Top Op-eds

1) The top 1% really are pulling away, writes Annie Lowrey: "The 99 percent don’t have 99 percent of anything, money-wise, in the United States. But just how bad is the skew toward the top 1 percent? Let’s start with income--the money you make from things like wages, salary, interest payments, and collected rent. According to an analysis (XLS) of Internal Revenue Service data by the economists Thomas Piketty and Emmanuel Saez, the 99 percent account for 79 percent of income in 2008, with the top 1 percent taking the other 21 percent...The 1 percent has been eating a bigger and bigger share of the pie over time. Back in the 1970s, the 99 percent were earning about 90 percent of income, for instance. The top 1 percent of households took a bigger share of overall income in 2007 than they did at any time since 1928...The 99 percent’s fortunes look even worse if you focus on wealth, rather than income."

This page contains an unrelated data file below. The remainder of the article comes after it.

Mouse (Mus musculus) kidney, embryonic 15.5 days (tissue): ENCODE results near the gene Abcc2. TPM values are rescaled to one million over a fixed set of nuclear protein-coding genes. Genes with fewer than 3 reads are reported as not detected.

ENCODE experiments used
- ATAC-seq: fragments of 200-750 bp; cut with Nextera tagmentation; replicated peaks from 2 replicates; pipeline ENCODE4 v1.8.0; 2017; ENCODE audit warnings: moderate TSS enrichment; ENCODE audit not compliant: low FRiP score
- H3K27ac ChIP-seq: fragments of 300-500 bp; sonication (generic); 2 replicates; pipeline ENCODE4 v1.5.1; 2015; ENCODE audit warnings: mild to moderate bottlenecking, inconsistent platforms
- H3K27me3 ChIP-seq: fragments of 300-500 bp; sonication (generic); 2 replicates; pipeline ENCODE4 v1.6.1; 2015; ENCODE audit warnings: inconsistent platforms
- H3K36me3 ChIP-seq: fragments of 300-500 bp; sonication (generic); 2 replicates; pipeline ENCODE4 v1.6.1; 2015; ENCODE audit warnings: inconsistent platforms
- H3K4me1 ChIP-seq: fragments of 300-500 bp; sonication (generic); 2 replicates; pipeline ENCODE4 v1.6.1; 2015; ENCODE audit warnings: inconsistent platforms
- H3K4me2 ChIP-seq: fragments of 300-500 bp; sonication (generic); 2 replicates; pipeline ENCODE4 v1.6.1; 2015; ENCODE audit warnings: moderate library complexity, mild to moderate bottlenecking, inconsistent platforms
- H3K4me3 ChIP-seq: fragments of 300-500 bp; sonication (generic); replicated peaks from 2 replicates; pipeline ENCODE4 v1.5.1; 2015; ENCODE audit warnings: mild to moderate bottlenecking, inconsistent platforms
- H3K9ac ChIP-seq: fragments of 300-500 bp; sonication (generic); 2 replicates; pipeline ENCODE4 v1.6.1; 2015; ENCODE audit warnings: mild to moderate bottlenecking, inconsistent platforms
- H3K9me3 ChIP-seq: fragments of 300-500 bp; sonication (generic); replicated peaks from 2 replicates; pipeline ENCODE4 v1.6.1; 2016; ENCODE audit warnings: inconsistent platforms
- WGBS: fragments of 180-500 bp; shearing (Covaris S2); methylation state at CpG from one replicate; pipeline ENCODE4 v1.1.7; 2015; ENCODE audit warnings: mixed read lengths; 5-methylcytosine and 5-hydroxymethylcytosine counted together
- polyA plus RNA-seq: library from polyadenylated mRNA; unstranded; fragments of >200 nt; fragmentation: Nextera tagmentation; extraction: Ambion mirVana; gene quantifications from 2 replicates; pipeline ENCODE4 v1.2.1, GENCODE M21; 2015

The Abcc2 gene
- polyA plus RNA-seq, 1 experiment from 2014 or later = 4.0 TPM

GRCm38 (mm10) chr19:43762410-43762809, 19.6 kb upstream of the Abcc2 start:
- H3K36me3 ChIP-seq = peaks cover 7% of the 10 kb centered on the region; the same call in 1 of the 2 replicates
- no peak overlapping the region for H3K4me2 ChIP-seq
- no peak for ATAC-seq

2) Campaign finance reform is a dead end, writes Matthew Yglesias: "The disappointing experience of the McCain-Feingold campaign-finance effort (of which this magazine was always, and rightly, skeptical) should remind us that it’s extraordinarily difficult to get money out of politics in a manner consistent with freedom of association and expression....Arizona, a state that’s adopted an admirable clean-elections campaign-finance law, is hardly free from special-interest influence. Instead, the combination of low-paid, part-time legislators with term limits and meager staff resources (in the Arizona House, some members get a half-time secretary) makes members dangerously dependent on the 'legislative subsidy' that savvy lobbyists can provide...Better ethics rules at all levels should be paired with efforts to professionalize legislative and staff work and provide better pay. Stronger leadership and tighter party discipline, though often bemoaned, also tend to reduce interest--group power relative to ideological agendas."